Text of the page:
So, how can brands make influencers choose them? Firstly, they want to make sure the content delivered is relevant to their audience just as much as brands. But wait it’s not so easy, they also want this experience to be unique both for them and their followers, exclusivity drives interest and willingness to do an extra step. However, even if the brand may comply with the first points, some influencers prefer to be the experts in their field. They know trust is among the most important elements in their relationship with their fans and being a sponsor of something you don’t know anything about might be a bit compromising.
It is important to underline that even if brands are learning how to be successful when selecting talents, sometimes they might fall for the “one-night stand love”, instead of putting their minds into building a long-lasting relationship. Many should learn from Ghd. They nurtured a good friendship with the one and only Chiara Ferragni, a true fan of the product, that after 2 years of successful social media collaboration, in 2021 she became the new Ghd Global Brand Ambassador, in a very important year for the brand: its 20th anniversary. The issue with the one-night stand love is that people can very easily forget the brand and only remember the talent, it could also be that the talent is trying to shine even more and jumps at any opportunity provided. This way it might become a win for the talent, but a loss for the brand.
So, it is important to remember that the objective of working with influencers is that as soon as someone thinks about him or her, your brand also comes to mind. Just like when you hear Sherlock Holmes, you think about Watson.
Despite brands choosing the right influencer, influencers choose brands too and one thing is certain, your friends today can be your enemy tomorrow.
In the past years, we have seen new brands being born from those who use to be seen as the influencers that brands would partner up with, especially in the beauty and fashion industry. They are assuming a new role: the producers of the most followed brands from all.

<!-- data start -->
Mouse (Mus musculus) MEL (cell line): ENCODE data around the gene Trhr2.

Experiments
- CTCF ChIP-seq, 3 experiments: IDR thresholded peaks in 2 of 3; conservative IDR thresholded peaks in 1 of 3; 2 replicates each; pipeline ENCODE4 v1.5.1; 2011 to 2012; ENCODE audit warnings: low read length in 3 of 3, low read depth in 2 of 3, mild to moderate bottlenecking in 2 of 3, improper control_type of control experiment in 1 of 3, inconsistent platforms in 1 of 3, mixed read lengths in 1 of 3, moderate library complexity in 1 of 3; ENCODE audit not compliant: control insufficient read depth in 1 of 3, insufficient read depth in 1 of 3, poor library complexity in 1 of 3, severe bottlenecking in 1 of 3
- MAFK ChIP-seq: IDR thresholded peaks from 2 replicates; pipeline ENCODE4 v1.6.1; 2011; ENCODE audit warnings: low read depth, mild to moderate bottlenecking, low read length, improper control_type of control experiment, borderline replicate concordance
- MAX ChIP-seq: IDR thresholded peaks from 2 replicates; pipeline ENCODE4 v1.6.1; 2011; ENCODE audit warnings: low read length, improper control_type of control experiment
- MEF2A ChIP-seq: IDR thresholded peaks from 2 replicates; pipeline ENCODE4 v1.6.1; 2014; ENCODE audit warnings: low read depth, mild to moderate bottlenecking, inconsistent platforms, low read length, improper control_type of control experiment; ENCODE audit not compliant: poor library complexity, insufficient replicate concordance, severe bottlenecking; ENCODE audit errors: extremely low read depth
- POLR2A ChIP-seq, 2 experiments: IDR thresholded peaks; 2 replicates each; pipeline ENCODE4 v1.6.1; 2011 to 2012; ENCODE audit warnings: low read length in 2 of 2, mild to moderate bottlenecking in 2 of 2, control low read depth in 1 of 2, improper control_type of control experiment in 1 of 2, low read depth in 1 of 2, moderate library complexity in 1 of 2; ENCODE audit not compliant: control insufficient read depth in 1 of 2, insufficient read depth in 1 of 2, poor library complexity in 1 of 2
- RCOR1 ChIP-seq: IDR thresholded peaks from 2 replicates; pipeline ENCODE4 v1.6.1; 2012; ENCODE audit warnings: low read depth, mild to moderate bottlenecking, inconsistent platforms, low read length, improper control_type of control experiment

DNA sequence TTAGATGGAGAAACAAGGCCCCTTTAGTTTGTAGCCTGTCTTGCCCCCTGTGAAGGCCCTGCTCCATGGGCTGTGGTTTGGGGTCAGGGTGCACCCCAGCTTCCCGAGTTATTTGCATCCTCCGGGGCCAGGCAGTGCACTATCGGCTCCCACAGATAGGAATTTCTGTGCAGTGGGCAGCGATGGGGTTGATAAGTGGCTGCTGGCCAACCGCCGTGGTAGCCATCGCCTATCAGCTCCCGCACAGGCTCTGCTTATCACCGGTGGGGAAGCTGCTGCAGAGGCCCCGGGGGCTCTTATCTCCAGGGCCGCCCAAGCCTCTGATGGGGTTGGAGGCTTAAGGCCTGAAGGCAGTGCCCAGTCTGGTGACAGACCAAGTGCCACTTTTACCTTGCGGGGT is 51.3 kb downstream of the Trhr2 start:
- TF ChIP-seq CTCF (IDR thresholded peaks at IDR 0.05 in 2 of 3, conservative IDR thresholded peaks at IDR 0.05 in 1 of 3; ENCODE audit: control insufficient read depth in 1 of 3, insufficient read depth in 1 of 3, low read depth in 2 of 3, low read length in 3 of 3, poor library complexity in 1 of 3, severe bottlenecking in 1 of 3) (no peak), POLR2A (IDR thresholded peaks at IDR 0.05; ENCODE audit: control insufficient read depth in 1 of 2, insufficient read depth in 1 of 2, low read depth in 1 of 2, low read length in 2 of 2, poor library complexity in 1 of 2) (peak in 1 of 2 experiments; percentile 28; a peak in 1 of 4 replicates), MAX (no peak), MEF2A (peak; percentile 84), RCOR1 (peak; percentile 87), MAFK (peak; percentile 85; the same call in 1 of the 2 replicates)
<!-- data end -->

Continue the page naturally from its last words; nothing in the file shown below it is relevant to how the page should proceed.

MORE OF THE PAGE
Huda Beauty and Kylie Cosmetics were the most followed beauty brand of 2020, with 47.9M and 24.8M followers each. Therefore, among the many challenges that influencers bring, there is also the one-off chance that they become the new competition. In 2018, 80% of professionals in fashion, luxury and beauty activated campaigns with influencers – and almost 76% of them obtained better sales because of these digital creators.
Four years later, the game has changed. Brands need to “keep up with the influencers” and make sure there are opportunities to shine together, rather than the light that blinds them. And more than ever, they must watch out for possible “turn of the back” that can happen at any time.
The brands can tackle this new challenge with the help of the agencies and their tools. Focusing the decisions on data is becoming fundamental, it makes taking decisions more effective, and in the end, it leads to successful choices, reaching the goals and winning audiences.
At Wavemaker we help our clients to make the right choice with our MatchMaker. A proprietary tool that allows us to access the largest professional content network and create influential content that brings brand stories to life, putting a media value on the influencer activity to direct where the next € gets invested.
Lesson to learn:
it is not enough to use talent, it is not always right to choose the star of the moment, it is important to understand the real value of who you partner up with, also the best friendships may end in the most unexpected way.
The game has changed, the gap between the influencer and the producer is narrowing
– it will be a tough battle in the fashion and beauty industry.
Head Of Content Strategy
Influencer Marketing Manager
I Statista Influencer marketing usage rate in the United States from 2019 to 2022 https://www.statista.com/statistics/1198525/influencer-marketing-share-usa/Statista Italia, Influencer Marketing Investment https://www.statista.com/statistics/986377/influencer-marketing-investments-in-italy/
2 Statista, Influencer Marketing Market Size from 2016 to 2021, (2020)
3 CNBC, Make It, Kylie Jenner helped two 20-something best friends turn a few thousand bucks into a $40 million brand, April 10 2018